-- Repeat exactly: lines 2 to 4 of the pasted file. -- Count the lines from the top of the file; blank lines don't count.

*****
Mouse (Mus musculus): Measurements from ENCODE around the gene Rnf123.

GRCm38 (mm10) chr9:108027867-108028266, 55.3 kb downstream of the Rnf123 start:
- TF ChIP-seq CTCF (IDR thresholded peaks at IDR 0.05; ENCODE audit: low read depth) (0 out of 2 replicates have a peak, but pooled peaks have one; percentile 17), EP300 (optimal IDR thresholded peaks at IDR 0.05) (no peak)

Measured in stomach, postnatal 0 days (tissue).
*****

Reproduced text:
GRCm38 (mm10) chr9:108027867-108028266, 55.3 kb downstream of the Rnf123 start:
- TF ChIP-seq CTCF (IDR thresholded peaks at IDR 0.05; ENCODE audit: low read depth) (0 out of 2 replicates have a peak, but pooled peaks have one; percentile 17), EP300 (optimal IDR thresholded peaks at IDR 0.05) (no peak)

Measured in stomach, postnatal 0 days (tissue).